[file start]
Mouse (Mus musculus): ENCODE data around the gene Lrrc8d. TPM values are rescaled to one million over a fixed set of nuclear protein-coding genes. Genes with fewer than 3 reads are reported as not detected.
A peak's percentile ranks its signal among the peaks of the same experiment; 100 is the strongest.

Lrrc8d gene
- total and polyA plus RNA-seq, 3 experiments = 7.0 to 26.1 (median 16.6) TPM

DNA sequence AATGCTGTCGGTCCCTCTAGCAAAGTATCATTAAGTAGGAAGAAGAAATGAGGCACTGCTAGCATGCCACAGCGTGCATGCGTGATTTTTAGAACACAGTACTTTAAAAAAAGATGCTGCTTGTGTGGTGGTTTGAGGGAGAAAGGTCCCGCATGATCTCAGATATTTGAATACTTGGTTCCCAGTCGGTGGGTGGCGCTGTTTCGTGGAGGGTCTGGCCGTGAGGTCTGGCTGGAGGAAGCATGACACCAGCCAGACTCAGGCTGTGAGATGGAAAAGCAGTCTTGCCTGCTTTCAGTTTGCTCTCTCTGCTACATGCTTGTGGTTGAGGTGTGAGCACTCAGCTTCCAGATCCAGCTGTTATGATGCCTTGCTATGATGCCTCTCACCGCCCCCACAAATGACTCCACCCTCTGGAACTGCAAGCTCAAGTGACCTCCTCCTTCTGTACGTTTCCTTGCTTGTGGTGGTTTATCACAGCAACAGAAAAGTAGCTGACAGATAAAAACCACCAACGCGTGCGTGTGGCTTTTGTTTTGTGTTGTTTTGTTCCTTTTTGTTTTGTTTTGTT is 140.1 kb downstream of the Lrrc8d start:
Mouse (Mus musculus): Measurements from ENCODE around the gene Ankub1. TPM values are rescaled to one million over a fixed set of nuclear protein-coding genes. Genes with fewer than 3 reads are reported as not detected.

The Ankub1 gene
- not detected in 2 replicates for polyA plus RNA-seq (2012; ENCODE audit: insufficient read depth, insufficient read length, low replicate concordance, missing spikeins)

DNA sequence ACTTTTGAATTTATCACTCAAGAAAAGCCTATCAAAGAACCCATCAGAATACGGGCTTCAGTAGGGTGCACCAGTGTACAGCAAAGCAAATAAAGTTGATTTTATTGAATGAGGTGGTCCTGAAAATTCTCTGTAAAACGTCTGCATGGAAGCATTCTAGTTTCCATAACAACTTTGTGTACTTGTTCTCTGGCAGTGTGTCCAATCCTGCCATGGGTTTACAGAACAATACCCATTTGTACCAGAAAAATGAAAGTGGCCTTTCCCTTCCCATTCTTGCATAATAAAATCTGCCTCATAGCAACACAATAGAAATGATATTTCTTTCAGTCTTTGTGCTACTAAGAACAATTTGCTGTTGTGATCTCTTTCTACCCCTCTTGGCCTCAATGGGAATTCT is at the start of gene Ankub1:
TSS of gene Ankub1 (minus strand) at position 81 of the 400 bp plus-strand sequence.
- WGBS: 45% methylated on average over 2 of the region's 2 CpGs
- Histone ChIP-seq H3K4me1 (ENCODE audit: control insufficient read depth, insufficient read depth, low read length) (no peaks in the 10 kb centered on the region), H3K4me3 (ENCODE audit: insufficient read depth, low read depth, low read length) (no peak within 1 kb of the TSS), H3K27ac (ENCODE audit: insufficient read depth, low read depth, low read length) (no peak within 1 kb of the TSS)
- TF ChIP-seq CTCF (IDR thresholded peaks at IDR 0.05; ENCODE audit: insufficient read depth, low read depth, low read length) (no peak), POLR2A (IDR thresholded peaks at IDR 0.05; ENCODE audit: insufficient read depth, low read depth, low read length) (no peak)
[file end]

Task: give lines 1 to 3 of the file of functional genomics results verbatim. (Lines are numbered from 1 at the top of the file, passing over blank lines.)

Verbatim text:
Mouse (Mus musculus): ENCODE data around the gene Lrrc8d. TPM values are rescaled to one million over a fixed set of nuclear protein-coding genes. Genes with fewer than 3 reads are reported as not detected.
A peak's percentile ranks its signal among the peaks of the same experiment; 100 is the strongest.

Lrrc8d gene